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The N.C. Rate Bureau has filed a request with the N.C. Department of Insurance to raise homeowners’ insurance premiums in coastal counties by 30 percent.
Property owners have until tomorrow, Oct. 19, to make public comments about the N.C. Rate Bureau’s filing of a request with the N.C. Department of Insurance to raise homeowners’ insurance premiums throughout the state, with New Hanover and other coastal counties taking the largest hit — a proposed 30 percent hike.
Local opponents, including municipal officials and the Wilmington Regional Association of Realtors, said the bureau is unfairly targeting coastal areas by proposing large increases not supported by historical data. They plan to use a newly legislated public input process to express their disapproval at an upcoming public hearing and encourage other opponents to join them.
State Insurance Commissioner Wayne Goodwin will make the final decision.
Under the proposed rates listed in the filing, the areas east of the Atlantic Intracoastal Waterway in Brunswick, Carteret, New Hanover, Onslow and Pender counties would experience an increase of about $457 per year based on $75,000 of coverage, stated Kathleen Riely, governmental affairs director for the Wilmington Regional Association of Realtors. Inland areas in those same counties would see an increase of about $315 per year based on the same amount, Riely said.
On Oct. 17, Riely and many others who disagree with the proposed increases will go to Raleigh to attend the public hearing allowing concerned citizens to affect the rate change.
The State Department of Insurance has scheduled the hearing for 9:30 a.m. to 4 p.m. in the Jim Long Hearing Room of the Dobbs Building, 430 N. Salisbury St., in downtown Raleigh.
Riely urged people who work in industries such as home building and real estate that have been “gravely harmed” by the economy to make their voices heard.
“[We] took a baseball bat to the knees,” she said about the coastal economy coupled with the insurance rate increases. “We just don’t need that right now. The data and the trends don’t support increases when there are decreases in the area.”
Wrightsville Beach Mayor David Cignotti agreed. He said the town board will most likely adopt and send a resolution opposing the increase to the state Department of Insurance. Other coastal towns are poised to do the same, Riely said.
“The rate increases, in our opinion, are unfair,” Cignotti said. “I’m a believer in incremental increases, not singling out coastal communities, [especially] when I don’t see the data that backs up the insurance companies’ request… . This has been an ongoing struggle.”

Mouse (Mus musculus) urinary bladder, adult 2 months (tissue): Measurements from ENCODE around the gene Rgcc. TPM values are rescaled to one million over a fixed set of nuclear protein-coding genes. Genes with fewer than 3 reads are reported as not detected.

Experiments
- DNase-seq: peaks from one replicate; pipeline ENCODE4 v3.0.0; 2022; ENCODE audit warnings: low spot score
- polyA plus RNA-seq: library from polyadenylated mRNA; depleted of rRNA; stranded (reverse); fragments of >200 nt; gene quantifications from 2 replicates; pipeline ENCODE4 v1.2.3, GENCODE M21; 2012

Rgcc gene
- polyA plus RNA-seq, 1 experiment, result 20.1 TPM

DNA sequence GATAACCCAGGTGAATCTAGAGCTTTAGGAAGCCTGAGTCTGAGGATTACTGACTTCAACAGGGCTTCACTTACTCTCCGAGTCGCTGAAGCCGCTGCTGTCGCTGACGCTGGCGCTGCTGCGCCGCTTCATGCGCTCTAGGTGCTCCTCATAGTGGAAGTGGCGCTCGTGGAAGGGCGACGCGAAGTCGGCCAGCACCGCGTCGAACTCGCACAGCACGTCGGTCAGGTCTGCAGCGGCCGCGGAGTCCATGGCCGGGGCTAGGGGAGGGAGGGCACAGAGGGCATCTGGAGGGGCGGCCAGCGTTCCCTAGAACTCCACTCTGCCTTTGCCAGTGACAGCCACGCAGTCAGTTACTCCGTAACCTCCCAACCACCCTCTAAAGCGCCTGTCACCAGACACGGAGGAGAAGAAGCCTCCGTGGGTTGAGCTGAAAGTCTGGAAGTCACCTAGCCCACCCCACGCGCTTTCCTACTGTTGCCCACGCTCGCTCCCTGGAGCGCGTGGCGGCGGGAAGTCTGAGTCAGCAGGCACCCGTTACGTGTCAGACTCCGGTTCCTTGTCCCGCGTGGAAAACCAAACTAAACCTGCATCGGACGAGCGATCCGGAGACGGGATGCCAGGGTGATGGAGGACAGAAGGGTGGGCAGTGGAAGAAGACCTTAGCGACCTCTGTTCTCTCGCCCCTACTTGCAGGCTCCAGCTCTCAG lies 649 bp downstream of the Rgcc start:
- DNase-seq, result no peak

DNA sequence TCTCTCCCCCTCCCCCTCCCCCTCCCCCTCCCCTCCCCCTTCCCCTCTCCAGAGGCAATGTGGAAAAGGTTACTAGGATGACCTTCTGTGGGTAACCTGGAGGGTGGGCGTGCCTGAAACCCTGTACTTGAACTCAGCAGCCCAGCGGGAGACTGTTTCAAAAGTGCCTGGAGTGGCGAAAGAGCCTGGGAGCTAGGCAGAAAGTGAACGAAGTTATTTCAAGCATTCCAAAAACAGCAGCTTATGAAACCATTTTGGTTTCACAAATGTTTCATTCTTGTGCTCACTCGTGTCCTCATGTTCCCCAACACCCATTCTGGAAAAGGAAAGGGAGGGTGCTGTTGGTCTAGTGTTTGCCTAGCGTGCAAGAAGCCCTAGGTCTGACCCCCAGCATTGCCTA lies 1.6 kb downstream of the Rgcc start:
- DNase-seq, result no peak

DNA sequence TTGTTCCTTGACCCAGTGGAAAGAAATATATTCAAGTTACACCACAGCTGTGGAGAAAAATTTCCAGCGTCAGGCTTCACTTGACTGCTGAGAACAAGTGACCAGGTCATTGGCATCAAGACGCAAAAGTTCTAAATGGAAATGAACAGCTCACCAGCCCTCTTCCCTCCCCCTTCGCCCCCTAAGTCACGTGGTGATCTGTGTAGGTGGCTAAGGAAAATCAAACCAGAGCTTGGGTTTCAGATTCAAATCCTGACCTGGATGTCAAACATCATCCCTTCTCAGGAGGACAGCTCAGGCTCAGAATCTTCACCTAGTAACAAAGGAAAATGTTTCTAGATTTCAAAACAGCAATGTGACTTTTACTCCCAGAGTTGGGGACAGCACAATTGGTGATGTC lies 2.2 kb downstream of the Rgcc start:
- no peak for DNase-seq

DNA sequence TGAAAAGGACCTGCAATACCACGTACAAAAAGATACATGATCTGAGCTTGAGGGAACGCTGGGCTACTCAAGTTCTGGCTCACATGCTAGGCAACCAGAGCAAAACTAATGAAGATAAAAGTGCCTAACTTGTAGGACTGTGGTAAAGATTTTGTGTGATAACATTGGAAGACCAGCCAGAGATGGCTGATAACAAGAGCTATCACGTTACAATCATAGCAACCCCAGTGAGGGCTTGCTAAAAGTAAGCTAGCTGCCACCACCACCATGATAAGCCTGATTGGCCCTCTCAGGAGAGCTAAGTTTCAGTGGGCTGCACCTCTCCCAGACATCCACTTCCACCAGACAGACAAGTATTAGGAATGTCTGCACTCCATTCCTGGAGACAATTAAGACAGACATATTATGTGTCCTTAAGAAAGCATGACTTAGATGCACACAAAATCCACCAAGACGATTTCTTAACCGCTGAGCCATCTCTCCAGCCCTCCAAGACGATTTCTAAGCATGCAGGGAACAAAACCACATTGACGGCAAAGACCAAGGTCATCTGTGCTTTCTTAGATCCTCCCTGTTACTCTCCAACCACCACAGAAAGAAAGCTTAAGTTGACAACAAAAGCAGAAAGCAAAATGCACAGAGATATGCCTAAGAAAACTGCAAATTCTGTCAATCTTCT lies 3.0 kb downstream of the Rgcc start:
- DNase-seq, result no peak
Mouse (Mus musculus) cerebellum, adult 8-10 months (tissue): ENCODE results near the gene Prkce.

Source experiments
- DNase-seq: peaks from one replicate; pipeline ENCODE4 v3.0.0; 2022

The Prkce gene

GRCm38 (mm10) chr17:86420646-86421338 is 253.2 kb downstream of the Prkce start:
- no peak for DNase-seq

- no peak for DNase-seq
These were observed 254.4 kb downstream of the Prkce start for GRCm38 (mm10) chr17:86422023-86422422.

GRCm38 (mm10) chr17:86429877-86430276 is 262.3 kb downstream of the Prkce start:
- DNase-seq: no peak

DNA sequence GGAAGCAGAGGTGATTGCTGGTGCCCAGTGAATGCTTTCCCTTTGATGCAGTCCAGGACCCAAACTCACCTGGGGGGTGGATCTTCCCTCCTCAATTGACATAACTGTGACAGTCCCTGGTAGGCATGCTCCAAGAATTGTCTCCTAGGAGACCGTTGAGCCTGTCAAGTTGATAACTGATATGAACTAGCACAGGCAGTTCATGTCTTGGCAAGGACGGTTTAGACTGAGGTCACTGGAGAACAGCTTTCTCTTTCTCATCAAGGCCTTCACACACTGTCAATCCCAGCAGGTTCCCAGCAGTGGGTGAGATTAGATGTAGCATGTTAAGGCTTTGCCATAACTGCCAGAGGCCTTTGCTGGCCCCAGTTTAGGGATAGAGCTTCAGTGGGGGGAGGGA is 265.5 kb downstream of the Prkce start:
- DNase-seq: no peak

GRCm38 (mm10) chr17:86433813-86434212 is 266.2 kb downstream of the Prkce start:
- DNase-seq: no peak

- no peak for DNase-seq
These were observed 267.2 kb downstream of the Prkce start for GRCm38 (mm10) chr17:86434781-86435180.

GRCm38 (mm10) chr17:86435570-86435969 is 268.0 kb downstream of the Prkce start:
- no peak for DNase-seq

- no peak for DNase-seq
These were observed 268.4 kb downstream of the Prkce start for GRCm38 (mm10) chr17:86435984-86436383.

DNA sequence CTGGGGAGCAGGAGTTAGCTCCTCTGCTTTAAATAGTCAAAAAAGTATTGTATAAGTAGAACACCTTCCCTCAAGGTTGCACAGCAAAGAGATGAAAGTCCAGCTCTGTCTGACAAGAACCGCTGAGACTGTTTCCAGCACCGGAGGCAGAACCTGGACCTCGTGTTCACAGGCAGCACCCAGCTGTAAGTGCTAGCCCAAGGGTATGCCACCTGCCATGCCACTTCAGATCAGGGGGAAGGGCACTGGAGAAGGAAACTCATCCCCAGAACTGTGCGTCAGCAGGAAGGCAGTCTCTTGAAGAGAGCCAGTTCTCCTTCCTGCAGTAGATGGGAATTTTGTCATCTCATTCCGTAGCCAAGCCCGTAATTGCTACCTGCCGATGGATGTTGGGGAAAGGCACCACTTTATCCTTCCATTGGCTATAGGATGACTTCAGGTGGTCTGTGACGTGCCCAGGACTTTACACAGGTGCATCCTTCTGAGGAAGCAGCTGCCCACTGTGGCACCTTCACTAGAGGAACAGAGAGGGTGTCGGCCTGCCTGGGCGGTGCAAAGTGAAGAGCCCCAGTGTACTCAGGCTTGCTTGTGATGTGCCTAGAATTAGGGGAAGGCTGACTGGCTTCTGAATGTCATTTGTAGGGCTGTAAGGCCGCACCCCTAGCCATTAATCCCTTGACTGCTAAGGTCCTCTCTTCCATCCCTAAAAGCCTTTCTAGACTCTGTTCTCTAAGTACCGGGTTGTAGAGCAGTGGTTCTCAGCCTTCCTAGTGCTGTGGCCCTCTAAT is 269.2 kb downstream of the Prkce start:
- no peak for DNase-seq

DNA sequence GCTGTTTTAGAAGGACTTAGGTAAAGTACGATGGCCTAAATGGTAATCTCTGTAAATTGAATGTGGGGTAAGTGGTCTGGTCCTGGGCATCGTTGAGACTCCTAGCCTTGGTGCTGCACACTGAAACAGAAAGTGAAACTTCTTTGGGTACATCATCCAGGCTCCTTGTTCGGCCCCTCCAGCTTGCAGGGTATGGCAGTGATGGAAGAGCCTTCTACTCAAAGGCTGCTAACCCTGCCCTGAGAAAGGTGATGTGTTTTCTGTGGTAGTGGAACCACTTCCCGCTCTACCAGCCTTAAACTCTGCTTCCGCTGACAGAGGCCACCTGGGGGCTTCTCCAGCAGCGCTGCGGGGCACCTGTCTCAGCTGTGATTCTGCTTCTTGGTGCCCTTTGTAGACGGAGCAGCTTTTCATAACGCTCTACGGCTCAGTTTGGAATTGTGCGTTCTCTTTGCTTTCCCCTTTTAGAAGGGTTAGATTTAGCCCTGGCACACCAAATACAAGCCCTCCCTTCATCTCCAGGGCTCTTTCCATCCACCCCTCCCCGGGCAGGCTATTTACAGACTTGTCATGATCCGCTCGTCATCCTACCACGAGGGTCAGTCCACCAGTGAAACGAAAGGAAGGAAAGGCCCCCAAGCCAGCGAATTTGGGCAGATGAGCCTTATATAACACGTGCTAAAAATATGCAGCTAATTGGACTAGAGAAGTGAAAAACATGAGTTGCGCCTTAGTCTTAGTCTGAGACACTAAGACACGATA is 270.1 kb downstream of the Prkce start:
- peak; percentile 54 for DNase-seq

The rate bureau has proposed an average 17.7 percent rate increase, the rate filing states, although the bureau has determined a need for much greater increases, according to N.C. Department of Insurance public information director Kerry Hall.
The filing states that the data actually calls for an average 31.9 percent increase statewide, but the bureau is asking for 17.7 percent. According to the breakdown by territory, the rate bureau indicated a needed increase of more than 100 percent in coastal areas but asked for a 30 percent increase.
The filing also asked that the new rates go into effect June 2013.
Hall said the Department of Insurance welcomes public input concerning the increase requests and the data provided in the filing.
The N.C. Rate Bureau is an independent organization representing the state’s property and casualty insurers. The bureau establishes standard rates, rating plans, classification systems and forms for the lines of insurance within its jurisdiction.
In 2008, the N.C. Rate Bureau asked for an average 19.5 percent increase but received a 4 percent hike in a settlement agreement. Even with the settlement, coastal areas still received a 30 percent increase, while some inland counties saw decreases.
“It’s very obvious that it’s highly prejudicial against the coast,” Riely said.
But this time the opposition has a chance to fight back against what it believes are unfair increases.
Earlier this year, the N.C. General Assembly passed legislation requiring the insurance commissioner to call a public comment period on any bureau rate filing.
The legislation states that, during the hearing, “the burden of proving that the proposed rates are not excessive, inadequate, or unfairly discriminatory is on the bureau.” The public also has the right to inspect the bureau’s filed rate-cases, according to the legislation.
This is the first rate filing since the legislation was passed and the first since Goodwin took office as commissioner.
To send written comments, write to NCDOI, Attn: Bob Mack, Property and Casualty Division, 1201 Mail Service Center, Raleigh, NC 27699-1201, or email comments to: firstname.lastname@example.org